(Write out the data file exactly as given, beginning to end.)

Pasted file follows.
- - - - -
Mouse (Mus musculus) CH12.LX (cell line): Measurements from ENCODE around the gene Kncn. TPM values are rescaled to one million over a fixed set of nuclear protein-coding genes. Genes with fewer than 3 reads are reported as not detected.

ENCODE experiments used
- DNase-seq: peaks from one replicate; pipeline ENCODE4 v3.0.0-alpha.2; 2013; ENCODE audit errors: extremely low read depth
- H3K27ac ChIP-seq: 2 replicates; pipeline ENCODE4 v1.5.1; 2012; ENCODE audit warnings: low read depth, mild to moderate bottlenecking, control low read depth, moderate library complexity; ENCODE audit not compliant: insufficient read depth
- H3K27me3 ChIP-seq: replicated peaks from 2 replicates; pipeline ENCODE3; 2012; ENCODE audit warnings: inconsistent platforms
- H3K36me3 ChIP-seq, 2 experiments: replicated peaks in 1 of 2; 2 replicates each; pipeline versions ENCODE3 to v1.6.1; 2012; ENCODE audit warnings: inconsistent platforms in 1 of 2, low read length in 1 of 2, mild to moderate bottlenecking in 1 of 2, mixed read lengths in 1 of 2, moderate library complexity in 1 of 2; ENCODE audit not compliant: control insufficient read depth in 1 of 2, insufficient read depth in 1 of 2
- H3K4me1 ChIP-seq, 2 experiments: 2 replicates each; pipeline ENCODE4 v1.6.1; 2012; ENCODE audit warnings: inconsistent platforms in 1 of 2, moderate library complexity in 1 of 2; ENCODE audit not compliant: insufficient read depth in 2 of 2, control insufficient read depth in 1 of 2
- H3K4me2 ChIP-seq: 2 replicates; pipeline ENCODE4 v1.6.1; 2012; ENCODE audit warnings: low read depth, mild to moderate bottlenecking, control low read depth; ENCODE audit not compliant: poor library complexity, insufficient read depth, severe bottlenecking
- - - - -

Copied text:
Mouse (Mus musculus) CH12.LX (cell line): Measurements from ENCODE around the gene Kncn. TPM values are rescaled to one million over a fixed set of nuclear protein-coding genes. Genes with fewer than 3 reads are reported as not detected.

ENCODE experiments used
- DNase-seq: peaks from one replicate; pipeline ENCODE4 v3.0.0-alpha.2; 2013; ENCODE audit errors: extremely low read depth
- H3K27ac ChIP-seq: 2 replicates; pipeline ENCODE4 v1.5.1; 2012; ENCODE audit warnings: low read depth, mild to moderate bottlenecking, control low read depth, moderate library complexity; ENCODE audit not compliant: insufficient read depth
- H3K27me3 ChIP-seq: replicated peaks from 2 replicates; pipeline ENCODE3; 2012; ENCODE audit warnings: inconsistent platforms
- H3K36me3 ChIP-seq, 2 experiments: replicated peaks in 1 of 2; 2 replicates each; pipeline versions ENCODE3 to v1.6.1; 2012; ENCODE audit warnings: inconsistent platforms in 1 of 2, low read length in 1 of 2, mild to moderate bottlenecking in 1 of 2, mixed read lengths in 1 of 2, moderate library complexity in 1 of 2; ENCODE audit not compliant: control insufficient read depth in 1 of 2, insufficient read depth in 1 of 2
- H3K4me1 ChIP-seq, 2 experiments: 2 replicates each; pipeline ENCODE4 v1.6.1; 2012; ENCODE audit warnings: inconsistent platforms in 1 of 2, moderate library complexity in 1 of 2; ENCODE audit not compliant: insufficient read depth in 2 of 2, control insufficient read depth in 1 of 2
- H3K4me2 ChIP-seq: 2 replicates; pipeline ENCODE4 v1.6.1; 2012; ENCODE audit warnings: low read depth, mild to moderate bottlenecking, control low read depth; ENCODE audit not compliant: poor library complexity, insufficient read depth, severe bottlenecking